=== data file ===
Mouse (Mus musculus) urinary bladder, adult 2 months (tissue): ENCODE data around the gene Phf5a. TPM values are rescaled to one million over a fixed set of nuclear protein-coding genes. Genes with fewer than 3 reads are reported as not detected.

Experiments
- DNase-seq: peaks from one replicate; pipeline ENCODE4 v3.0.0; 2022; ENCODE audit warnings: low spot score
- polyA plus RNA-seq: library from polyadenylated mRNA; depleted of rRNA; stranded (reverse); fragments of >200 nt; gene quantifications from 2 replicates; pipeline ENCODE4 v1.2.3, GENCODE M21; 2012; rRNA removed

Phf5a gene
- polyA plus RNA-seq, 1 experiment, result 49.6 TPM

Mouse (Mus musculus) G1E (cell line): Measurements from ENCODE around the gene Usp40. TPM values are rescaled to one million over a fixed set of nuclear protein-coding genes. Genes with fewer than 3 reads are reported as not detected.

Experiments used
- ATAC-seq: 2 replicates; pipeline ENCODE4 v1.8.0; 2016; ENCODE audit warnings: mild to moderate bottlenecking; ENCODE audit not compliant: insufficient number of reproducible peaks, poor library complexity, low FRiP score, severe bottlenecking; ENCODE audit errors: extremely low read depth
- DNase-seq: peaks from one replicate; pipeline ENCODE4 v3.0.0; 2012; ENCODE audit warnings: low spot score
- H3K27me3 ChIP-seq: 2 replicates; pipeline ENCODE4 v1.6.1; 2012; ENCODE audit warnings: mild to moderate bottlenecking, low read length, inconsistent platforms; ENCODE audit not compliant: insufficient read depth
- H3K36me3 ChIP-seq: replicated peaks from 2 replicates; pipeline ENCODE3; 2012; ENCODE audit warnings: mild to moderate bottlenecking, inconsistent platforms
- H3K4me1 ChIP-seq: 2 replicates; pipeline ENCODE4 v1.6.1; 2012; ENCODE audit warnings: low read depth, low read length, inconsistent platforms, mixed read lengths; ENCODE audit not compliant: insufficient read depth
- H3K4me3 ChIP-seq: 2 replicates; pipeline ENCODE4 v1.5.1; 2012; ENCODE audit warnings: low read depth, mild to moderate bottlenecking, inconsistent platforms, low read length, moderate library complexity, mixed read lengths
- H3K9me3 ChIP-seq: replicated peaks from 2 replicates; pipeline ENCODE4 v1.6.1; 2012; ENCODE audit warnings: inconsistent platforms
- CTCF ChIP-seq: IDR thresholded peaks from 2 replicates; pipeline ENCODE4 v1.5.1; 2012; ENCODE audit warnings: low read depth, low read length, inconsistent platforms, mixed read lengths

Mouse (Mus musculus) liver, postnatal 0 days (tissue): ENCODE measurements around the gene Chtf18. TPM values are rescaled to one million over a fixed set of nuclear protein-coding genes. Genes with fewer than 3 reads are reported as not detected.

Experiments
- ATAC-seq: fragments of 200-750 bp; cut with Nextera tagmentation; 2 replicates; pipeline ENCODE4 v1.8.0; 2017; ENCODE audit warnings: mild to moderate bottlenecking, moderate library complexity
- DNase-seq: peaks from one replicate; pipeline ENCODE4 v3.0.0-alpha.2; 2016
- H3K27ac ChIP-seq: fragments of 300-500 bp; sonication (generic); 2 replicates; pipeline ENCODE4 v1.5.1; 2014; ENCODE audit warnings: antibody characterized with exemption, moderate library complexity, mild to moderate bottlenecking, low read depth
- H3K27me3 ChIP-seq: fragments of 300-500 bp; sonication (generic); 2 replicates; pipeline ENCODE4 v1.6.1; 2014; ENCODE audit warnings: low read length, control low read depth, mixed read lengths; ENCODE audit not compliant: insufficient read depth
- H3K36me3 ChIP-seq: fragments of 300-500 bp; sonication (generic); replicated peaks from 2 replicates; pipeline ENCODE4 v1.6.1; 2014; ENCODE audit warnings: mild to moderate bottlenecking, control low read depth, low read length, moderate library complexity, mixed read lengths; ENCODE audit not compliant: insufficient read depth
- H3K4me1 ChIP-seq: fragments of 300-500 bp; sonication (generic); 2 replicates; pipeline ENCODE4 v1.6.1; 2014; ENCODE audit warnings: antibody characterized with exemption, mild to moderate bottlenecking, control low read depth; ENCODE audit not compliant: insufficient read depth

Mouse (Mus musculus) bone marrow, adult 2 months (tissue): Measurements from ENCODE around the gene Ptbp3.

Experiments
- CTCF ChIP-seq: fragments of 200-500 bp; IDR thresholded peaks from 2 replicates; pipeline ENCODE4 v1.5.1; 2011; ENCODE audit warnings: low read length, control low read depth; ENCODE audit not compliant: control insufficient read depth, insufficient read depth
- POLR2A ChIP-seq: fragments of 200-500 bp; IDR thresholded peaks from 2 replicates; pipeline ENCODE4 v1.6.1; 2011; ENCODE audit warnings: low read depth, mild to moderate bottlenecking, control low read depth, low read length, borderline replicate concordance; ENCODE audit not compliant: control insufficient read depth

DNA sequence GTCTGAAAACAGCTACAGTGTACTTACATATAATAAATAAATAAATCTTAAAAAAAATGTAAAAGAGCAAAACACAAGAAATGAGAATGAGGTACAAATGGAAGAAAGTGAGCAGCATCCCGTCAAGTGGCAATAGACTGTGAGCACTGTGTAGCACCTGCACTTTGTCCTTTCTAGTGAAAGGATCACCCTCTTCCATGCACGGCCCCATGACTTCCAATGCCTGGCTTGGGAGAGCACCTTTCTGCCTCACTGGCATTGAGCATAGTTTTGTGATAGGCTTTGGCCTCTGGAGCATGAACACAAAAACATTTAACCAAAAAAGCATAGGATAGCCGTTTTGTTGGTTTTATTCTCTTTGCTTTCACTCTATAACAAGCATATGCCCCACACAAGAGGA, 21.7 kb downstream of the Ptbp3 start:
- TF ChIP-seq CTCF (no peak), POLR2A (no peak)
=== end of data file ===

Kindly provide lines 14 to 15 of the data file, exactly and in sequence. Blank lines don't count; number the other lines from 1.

- H3K4me3 ChIP-seq: 2 replicates; pipeline ENCODE4 v1.5.1; 2012; ENCODE audit warnings: low read depth, mild to moderate bottlenecking, inconsistent platforms, low read length, moderate library complexity, mixed read lengths
- H3K9me3 ChIP-seq: replicated peaks from 2 replicates; pipeline ENCODE4 v1.6.1; 2012; ENCODE audit warnings: inconsistent platforms